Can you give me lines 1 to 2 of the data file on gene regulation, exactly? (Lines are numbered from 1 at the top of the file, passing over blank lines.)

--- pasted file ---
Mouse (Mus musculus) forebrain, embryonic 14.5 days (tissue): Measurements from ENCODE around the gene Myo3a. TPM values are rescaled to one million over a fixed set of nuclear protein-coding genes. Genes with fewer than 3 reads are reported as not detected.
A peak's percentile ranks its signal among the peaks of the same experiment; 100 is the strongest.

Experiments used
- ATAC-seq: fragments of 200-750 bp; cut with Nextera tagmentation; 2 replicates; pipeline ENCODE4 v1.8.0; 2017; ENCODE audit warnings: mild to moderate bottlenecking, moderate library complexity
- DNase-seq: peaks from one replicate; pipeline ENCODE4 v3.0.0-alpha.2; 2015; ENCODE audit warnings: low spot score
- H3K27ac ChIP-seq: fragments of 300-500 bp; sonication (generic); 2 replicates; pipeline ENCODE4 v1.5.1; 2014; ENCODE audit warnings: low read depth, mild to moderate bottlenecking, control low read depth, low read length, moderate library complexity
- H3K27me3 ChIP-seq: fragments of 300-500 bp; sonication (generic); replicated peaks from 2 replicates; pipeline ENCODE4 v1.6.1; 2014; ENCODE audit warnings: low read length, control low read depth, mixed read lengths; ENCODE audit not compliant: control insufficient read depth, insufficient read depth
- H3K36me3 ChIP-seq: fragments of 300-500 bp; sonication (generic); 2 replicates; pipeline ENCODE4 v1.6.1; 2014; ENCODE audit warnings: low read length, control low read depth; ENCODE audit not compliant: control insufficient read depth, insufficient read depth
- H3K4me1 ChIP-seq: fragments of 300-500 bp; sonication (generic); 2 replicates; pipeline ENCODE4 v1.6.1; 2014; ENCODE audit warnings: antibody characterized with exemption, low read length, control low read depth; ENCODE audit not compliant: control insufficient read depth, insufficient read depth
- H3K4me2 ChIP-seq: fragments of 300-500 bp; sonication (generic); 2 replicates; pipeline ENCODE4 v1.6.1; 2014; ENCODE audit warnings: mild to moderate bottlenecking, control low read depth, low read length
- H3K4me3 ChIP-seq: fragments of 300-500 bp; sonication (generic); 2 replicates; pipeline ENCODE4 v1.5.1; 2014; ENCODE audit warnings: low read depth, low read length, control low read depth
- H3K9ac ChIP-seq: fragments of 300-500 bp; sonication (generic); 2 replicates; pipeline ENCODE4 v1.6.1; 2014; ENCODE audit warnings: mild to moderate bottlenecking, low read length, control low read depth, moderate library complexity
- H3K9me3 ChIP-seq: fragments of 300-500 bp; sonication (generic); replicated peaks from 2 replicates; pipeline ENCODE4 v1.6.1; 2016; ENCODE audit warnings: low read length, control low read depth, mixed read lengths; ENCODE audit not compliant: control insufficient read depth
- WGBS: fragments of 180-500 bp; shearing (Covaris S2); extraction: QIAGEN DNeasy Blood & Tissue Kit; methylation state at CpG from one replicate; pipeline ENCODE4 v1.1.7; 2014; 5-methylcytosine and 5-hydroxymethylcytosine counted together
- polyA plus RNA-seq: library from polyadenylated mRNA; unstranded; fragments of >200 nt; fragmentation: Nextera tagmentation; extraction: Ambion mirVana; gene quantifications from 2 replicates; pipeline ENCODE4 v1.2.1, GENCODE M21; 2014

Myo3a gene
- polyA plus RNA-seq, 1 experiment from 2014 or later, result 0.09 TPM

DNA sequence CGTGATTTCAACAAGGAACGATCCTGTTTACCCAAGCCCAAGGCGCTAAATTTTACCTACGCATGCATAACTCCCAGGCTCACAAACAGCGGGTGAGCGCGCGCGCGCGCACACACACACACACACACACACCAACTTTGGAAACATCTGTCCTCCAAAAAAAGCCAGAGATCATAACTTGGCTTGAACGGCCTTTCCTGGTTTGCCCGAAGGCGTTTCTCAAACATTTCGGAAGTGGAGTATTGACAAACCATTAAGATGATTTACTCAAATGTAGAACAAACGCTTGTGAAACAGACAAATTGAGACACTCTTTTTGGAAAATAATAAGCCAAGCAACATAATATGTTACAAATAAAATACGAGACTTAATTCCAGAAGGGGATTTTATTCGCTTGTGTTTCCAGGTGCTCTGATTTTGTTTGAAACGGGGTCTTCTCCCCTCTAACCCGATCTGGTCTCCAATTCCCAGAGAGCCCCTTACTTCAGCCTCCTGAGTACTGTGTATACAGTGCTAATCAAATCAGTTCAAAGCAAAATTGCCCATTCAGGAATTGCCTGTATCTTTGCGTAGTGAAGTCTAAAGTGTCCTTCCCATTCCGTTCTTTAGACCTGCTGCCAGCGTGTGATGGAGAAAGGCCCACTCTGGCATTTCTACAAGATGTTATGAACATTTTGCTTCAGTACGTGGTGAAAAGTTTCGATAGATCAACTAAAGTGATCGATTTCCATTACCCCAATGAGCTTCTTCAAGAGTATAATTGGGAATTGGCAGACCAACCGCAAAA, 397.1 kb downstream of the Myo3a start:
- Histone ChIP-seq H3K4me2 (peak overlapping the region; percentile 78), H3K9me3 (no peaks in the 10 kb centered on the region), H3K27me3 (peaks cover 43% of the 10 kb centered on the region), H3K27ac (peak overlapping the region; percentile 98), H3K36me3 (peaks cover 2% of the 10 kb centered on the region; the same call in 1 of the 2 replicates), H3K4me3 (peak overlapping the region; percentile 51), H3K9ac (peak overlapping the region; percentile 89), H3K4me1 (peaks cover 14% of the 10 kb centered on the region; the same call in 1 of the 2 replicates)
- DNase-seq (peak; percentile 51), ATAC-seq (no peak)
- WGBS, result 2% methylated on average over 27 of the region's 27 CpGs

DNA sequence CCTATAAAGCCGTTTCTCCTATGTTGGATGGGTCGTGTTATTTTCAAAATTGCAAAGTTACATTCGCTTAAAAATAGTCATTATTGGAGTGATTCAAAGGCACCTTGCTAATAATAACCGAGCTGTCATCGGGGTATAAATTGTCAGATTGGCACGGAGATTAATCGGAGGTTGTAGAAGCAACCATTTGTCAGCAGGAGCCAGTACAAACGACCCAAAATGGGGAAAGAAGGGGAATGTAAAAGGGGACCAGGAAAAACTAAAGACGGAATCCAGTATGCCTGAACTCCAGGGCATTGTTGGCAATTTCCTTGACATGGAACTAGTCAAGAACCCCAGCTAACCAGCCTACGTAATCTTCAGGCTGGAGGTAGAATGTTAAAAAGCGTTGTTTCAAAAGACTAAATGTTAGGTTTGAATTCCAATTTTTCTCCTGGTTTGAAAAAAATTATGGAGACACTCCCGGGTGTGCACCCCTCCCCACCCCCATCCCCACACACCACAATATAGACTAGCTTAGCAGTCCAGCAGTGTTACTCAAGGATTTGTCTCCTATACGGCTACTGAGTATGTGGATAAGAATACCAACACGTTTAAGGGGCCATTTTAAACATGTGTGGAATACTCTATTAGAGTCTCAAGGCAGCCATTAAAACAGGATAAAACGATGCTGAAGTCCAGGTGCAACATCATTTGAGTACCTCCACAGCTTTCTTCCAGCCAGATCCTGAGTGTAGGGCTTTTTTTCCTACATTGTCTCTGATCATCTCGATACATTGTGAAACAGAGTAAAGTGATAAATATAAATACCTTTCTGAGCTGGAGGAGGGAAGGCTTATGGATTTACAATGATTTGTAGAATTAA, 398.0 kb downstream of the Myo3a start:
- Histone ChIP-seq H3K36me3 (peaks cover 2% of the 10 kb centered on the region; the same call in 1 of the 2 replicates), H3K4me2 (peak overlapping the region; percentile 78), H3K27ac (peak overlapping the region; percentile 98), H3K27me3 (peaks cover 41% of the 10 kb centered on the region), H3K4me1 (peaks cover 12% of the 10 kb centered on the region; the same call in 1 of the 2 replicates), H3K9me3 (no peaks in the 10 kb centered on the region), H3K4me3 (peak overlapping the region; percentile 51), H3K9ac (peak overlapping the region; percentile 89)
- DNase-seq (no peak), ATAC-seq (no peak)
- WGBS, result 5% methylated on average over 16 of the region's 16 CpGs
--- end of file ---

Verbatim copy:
Mouse (Mus musculus) forebrain, embryonic 14.5 days (tissue): Measurements from ENCODE around the gene Myo3a. TPM values are rescaled to one million over a fixed set of nuclear protein-coding genes. Genes with fewer than 3 reads are reported as not detected.
A peak's percentile ranks its signal among the peaks of the same experiment; 100 is the strongest.